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Why You Want to Work at Soundcloud -

Wednesday, May 17, 2017

Why You Want to Work at Moogsoft -

Wednesday, May 10, 2017

Motion Graphics Designer – Making CrossFit Come Alive – Scotts Valley Californina -

Tuesday, May 9, 2017

Nielsen Why You Want to Work at this Digital Transformation Organization -

Wednesday, May 3, 2017

Why a Magic Leap Job Could be for You -

Wednesday, April 26, 2017

Yext Why You Should Work There – Scaling Local Information Globally -

Wednesday, April 19, 2017

Tesla – Why you want to work at Tesla The Future of Cars – 1000 Jobs Available -

Tuesday, April 11, 2017

Why You Want to Work at Tableau – They Help People Actually Understand Their Data -

Wednesday, April 5, 2017

Narrative Science Why You Want to Work Here– Can the Computer Write Stories Better Than You? -

Thursday, March 30, 2017

What can BlockAI and blockchain technology do for you? -

Wednesday, March 29, 2017

Doob 3D Could Replace the Photo Industry with Real-Life Sculptures -

Wednesday, March 29, 2017

Palantir, The Most Secret Company Ever:
Why You Should Work There
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Tuesday, March 21, 2017

Nvidia Makes AI computing possible in Cameras
Why You Should Work There
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Wednesday, March 15, 2017

How fast is this Blockchain thing going to take over? -

Monday, January 30, 2017

Is 360 Video the Future of Media? -

Wednesday, January 18, 2017

How is VNTANA Creating Social Augmented Reality with Hologram Technology? -

Wednesday, January 11, 2017

What Will Making a VR Game While in Virtual Reality be like? -

Wednesday, January 4, 2017

UltraHaptics – Control Everything with Just the Wave of a Hand -

Thursday, December 22, 2016

QVC Lifestyle On Air Program Host National Search -

Friday, December 16, 2016

How Massive Can You Make Virtual Reality, literally? -

Wednesday, November 23, 2016

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Welcome to Media Jobs: Social Media Jobs

The Career Intelligence™ Authority

Social media is no longer just a hobby – it’s an opportunity for businesses to establish meaningful relationships with customers and clients. Companies need marketing-minded individuals to fill social media marketing jobs and use their online expertise to build the brand. The explosion of websites like Facebook, Twitter, Tumblr and Pinterest has given businesses more ways than ever to promote products, start conversations, and monitor brand reputation. Knowledge is power, and your fluency in social media could mean big bucks in social media manager jobs. If you know how to take data from platforms and analyze its meaning for a brand or a business then you could be very valuable in today’s media job market. Social media jobs focus on delivering valuable insights about customer engagement and experience. A great social media manager creates a whole new way to experience a product or brand. The position takes a people-person with great communication skills and computer fluency. New media channels are popping up all the time, and the victory goes to those who leverage these new channels into their overall marketing strategy. Are you a social media pro? Why not use our social media job search to find the best opportunities. With specialties like Media Integration, Social Engagement, Social Outreach, and Media Marketing, you can find a social media job that enhances and builds your skills.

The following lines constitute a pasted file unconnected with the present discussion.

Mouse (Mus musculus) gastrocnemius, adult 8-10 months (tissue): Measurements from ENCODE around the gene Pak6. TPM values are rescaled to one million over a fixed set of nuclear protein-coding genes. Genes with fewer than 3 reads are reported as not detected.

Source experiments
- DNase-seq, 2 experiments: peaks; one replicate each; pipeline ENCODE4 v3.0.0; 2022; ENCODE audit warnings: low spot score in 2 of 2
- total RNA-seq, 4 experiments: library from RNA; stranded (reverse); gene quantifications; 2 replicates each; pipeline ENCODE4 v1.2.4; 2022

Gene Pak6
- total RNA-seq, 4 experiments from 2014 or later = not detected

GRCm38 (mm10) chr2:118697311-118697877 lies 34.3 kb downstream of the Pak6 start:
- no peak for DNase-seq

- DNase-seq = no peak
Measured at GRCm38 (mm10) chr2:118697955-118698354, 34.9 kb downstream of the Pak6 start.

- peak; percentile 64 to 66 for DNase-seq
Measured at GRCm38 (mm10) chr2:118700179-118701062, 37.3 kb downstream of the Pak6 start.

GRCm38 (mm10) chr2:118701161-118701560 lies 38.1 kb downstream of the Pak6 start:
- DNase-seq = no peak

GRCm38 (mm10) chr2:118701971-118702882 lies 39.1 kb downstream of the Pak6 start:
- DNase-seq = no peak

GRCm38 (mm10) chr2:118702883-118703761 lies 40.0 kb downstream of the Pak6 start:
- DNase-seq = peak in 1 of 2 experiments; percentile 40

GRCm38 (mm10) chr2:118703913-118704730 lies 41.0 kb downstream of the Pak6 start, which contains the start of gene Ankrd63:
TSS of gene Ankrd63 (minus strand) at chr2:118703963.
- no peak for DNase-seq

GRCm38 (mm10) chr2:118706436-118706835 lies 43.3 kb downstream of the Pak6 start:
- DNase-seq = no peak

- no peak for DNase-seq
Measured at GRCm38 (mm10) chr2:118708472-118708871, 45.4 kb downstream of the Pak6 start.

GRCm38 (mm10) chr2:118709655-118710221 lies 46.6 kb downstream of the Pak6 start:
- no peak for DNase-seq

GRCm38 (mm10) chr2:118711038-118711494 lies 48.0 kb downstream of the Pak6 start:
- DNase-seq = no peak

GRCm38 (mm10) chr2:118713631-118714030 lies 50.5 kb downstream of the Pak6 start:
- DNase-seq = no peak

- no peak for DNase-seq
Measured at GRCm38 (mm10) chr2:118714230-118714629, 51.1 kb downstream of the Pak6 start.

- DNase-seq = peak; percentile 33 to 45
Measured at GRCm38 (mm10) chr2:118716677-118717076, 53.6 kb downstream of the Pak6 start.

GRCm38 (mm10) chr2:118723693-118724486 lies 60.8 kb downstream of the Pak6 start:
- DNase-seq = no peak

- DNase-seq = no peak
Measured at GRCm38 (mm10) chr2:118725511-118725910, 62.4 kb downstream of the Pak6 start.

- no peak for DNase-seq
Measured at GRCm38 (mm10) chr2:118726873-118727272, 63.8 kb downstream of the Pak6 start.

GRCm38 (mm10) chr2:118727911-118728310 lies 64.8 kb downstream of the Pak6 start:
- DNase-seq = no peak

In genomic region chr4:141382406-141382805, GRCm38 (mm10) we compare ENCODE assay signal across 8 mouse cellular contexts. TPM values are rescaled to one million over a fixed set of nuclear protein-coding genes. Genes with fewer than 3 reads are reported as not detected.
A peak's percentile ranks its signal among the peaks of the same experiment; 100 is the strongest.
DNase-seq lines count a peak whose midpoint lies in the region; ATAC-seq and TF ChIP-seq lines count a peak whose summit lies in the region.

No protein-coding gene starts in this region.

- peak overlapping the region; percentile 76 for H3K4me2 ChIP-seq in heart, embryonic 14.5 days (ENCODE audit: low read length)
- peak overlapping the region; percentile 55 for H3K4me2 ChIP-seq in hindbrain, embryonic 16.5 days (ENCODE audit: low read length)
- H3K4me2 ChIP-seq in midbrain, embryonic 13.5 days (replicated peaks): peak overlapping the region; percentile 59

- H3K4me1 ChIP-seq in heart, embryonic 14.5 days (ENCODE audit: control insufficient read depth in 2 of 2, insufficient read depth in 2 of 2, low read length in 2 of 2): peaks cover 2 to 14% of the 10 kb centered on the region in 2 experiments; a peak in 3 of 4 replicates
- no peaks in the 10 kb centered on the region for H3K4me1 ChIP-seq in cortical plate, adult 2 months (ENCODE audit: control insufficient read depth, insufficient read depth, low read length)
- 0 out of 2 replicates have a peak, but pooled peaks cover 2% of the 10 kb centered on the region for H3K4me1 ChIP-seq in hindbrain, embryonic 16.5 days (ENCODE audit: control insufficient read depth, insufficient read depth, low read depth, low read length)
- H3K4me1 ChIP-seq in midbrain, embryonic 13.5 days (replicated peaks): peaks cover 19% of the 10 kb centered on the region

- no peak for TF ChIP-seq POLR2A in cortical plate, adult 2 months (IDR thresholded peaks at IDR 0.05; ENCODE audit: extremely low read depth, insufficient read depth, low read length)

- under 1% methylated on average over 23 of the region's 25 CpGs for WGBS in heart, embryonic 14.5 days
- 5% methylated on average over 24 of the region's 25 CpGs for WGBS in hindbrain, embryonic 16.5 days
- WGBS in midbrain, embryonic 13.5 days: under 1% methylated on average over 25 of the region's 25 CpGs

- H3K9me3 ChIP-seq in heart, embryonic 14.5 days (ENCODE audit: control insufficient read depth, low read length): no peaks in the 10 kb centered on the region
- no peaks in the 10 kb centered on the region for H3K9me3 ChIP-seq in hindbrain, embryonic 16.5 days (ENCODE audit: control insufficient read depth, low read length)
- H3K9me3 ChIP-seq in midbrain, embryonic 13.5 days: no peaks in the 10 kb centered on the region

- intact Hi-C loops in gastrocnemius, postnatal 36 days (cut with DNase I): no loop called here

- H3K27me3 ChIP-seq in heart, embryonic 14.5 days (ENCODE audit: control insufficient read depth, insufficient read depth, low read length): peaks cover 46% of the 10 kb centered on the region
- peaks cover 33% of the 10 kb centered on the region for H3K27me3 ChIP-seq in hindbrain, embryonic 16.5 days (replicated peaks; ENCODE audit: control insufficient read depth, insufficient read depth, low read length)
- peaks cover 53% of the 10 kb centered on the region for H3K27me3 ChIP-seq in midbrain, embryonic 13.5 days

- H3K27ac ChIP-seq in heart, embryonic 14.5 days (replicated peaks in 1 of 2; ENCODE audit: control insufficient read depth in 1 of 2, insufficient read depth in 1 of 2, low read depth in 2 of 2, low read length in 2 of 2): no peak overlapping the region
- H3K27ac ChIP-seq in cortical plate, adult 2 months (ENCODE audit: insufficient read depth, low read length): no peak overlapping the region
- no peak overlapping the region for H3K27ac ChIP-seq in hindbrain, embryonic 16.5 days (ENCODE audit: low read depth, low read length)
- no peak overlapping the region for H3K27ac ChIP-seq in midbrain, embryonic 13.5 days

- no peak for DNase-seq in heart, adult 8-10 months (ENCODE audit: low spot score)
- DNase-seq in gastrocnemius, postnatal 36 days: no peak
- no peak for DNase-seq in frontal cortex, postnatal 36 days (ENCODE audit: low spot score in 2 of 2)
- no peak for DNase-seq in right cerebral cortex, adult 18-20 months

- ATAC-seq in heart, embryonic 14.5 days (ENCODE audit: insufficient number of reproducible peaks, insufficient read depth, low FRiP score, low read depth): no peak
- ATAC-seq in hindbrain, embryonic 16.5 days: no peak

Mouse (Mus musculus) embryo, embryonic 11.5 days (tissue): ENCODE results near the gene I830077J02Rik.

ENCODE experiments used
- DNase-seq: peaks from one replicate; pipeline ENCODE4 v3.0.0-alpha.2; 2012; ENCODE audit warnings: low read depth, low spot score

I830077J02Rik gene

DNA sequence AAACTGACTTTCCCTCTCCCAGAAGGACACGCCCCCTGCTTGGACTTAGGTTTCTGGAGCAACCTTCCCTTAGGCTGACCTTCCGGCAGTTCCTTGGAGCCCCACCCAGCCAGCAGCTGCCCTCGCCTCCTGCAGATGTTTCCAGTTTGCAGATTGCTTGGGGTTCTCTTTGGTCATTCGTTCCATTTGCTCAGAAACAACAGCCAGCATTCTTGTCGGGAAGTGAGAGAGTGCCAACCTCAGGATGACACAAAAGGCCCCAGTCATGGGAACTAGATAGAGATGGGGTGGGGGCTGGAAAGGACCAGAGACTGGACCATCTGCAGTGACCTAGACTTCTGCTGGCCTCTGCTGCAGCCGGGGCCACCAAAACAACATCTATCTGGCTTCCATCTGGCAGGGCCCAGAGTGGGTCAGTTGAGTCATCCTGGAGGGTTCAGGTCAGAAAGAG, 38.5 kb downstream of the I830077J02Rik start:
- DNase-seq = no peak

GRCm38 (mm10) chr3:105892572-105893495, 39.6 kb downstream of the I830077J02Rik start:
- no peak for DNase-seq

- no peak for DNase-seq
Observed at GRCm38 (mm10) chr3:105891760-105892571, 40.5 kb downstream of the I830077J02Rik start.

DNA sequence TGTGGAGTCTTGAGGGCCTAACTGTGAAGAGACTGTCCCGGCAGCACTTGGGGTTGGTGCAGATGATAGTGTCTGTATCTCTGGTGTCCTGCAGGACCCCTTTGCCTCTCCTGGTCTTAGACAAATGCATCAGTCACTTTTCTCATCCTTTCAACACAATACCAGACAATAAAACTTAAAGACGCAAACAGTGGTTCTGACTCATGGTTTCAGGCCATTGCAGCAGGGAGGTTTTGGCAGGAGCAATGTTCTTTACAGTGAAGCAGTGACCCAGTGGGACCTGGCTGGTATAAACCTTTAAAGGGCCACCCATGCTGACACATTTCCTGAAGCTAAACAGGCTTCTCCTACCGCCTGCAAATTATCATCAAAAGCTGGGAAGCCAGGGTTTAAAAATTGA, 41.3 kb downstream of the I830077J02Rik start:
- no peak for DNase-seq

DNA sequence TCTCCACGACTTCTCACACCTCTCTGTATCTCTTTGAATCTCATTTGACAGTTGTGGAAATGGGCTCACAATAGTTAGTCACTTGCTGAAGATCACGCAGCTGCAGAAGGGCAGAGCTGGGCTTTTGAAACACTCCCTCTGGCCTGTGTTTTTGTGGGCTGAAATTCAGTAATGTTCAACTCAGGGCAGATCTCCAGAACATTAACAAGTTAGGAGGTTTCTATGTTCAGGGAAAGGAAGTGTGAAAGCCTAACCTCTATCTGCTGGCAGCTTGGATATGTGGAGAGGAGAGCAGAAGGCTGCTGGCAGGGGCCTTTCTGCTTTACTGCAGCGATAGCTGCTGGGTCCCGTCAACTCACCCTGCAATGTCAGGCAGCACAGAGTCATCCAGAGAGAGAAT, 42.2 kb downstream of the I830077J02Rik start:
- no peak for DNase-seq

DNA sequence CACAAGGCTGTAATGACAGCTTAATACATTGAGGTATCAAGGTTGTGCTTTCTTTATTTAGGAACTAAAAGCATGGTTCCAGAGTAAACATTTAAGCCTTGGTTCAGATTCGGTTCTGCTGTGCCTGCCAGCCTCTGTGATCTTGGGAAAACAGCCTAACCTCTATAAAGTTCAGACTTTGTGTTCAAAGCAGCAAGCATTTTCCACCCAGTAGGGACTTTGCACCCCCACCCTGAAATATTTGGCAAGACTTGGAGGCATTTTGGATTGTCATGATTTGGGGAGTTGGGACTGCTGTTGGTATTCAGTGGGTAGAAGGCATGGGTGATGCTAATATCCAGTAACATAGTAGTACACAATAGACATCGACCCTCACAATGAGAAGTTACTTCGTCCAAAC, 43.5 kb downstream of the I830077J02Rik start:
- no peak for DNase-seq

Livefyre’s new comment sharing product aims to make history of comments imprisoned at the foot of the page

Social media managers who are used to (and a little bored with) the convention of user comments being confined to the bottom of the page are in for pleasant surprise: San Francisco-headquartered social engagement startup Livefyre, which has offices in New York and London, is bringing user comments into the content itself, courtesy of its groundbreaking new product, the aptly-named Sidenotes. Comments live If that’s whetted the curiosity of social media managers looking for lively interactive innovations here’s how it works: when publishers using the product turn it on, a little word balloon, the Sidenotes icon, will appear beside every paragraph on the page (it also works for images). When users tap the icons on their smartphone screens, other user comments will emerge in threaded conversations at the specific points of the content that elicited the user interest and response. The comments open up in small window in the lower part of the screen, and you can move between comments by swiping. And, of course, you can add a comment of your own. To prevent a distracting excess of balloon icons, they’re tied to whole paragraphs, but users have the option of tying their particular comments to any specific bit…

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New York startup Convies enters the social space with its private video messaging app